For example, which would you rather read:

“Billy was angry.” or

“Billy’s hands curled into two fists. His face turned red as he glared at his big brother. He whipped around and stormed up the stairs.”

Here’s another example of telling readers how to feel about something:

“She wore a beautiful dress.”

What if the author’s idea of a beautiful dress is something a reader would think is hideous or too revealing? Was it a wedding dress or a prom dress? Short or long? Sequins, lace or satin? You might like sequins, but I might think they’re scratchy or ugly.

Instead, describe the dress and let the readers decide. If you want to show the character felt uncomfortable, maybe you can describe how tight the dress was or how the sequins felt against her skin. If she feels awkward in the dress, what’s her body language like?

So, as simple as this is, there are several times I’ve gone through my manuscript and found areas in which I wasn’t giving my readers enough credit and telling them something versus allowing them to form their own opinions and feelings. It’s an easy mistake to make, but easy to fix as well!

I hope this helps:)

Happy writing & revising.

Where Do You Draw Inspiration From?

Everybody has a story to tell. Whether it’s your own or a fiction or even a great idea for a picture book. Everyone has a story.

When I first started writing, I had a story on my heart, but didn’t know where to start. I didn’t go to school for creative writing and was intimidated by thoughts like, “Who am I to write a book?” and “What if I don’t do it right?” I started researching how to write and reading articles and tips.

Well, let me tell you, there are hundreds, probably thousands of articles and books on how to write and spoiler alert! There is no right or wrong way. They are all different and many times, contradicting tips. Some authors outline and plan meticulously, others (me) write impulsively and out of order! So naturally when I read all the how-tos, I froze.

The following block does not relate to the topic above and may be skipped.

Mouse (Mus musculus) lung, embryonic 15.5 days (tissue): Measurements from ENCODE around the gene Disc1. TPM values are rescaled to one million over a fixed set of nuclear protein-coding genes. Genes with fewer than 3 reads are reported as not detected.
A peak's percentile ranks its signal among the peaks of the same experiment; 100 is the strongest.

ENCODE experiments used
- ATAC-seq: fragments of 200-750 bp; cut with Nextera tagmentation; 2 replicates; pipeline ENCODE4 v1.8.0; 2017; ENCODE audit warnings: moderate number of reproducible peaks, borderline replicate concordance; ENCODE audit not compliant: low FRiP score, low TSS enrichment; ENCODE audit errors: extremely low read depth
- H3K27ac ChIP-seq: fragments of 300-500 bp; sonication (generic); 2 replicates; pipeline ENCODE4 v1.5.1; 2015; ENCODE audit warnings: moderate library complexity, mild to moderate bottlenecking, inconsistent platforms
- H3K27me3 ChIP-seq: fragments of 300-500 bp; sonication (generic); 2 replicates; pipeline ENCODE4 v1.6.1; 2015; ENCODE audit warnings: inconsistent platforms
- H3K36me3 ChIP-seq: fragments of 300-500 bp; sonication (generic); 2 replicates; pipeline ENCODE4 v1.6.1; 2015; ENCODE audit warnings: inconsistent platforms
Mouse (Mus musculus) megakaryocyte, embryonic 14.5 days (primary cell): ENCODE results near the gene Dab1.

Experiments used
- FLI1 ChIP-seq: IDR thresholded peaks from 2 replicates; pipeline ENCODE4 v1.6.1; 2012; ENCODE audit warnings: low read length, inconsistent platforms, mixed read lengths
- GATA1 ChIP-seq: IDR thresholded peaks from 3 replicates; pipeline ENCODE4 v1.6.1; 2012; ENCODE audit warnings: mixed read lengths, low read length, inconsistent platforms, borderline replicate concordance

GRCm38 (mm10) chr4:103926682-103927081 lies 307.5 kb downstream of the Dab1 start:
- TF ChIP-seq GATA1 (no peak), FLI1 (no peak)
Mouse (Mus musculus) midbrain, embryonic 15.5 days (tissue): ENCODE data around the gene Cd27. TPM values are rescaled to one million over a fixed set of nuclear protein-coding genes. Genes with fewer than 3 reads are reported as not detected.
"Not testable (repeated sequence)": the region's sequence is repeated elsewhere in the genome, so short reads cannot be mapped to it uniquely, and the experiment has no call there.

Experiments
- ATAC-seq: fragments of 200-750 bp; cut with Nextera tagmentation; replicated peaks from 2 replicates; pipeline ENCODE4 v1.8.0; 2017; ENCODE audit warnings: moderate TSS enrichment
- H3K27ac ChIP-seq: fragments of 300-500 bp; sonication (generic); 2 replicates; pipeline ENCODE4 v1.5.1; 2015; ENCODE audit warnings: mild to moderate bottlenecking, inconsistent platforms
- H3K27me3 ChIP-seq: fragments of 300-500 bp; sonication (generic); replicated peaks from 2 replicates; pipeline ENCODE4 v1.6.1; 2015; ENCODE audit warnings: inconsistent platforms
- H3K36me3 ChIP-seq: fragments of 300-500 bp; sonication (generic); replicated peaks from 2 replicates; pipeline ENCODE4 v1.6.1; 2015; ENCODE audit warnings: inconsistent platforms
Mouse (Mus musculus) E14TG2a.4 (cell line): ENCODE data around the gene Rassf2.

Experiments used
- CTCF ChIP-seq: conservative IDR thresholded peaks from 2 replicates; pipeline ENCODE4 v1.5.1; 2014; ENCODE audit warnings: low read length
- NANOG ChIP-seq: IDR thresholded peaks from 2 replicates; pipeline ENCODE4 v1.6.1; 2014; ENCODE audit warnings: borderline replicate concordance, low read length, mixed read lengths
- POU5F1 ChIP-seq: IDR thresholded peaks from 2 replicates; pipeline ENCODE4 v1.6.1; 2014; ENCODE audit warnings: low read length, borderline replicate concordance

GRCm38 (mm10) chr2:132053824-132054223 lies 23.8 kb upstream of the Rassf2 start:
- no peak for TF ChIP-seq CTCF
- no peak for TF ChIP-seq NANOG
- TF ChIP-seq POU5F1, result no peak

But then I started thinking about the books I like and how very different their styles are. Most of my favorite books aren’t “proper” writing, but real people in real and messy and hurtful situations. I realized, I can do that! In fact, the author of The Tattoist of Aushwitz was a nurse. Stephan King was a teacher. Nicholas Sparks was in pharmaceutical sales. If you have a story, tell it!

My most creative inspiration doesn’t come from “how-to” books (although they can help you with issues you’re having), but from traveling to places and learning about the history of the place. I love putting characters right in the thick part of the historical event and seeing how they’d react and then adding in real subplots. What if the character had a boyfriend/girlfriend? What if they were already caught up in a situation when this event happened? Throw in a catty high school girl and that usually adds drama!

I hardly ever start in the beginning. I’m impatient. I start in the middle of the book and write the best action scenes first and then fill in around it and come back and add in details through the second or third or fourth edits of the entire thing once it’s done.

However, there are several creative classes and retreats I’ve gone to that have really ignited the writing process and I’d love to share what’s helped me. I’m hoping there are some writers out there who read this and would love to offer creative tips over the next several weeks (hopefully on Mondays), that really moved my manuscript forward.

As I’ve read several times, over 70% of people feel they have one good book in them. This is your moment. Most schedules have been cleared. Even if you only write a little at a time or start in the middle of your action with dialogue or details and come back to it. Whether you write in the quiet of the night or during the hustle and bustle of the day, this is your time to start!

You can do it!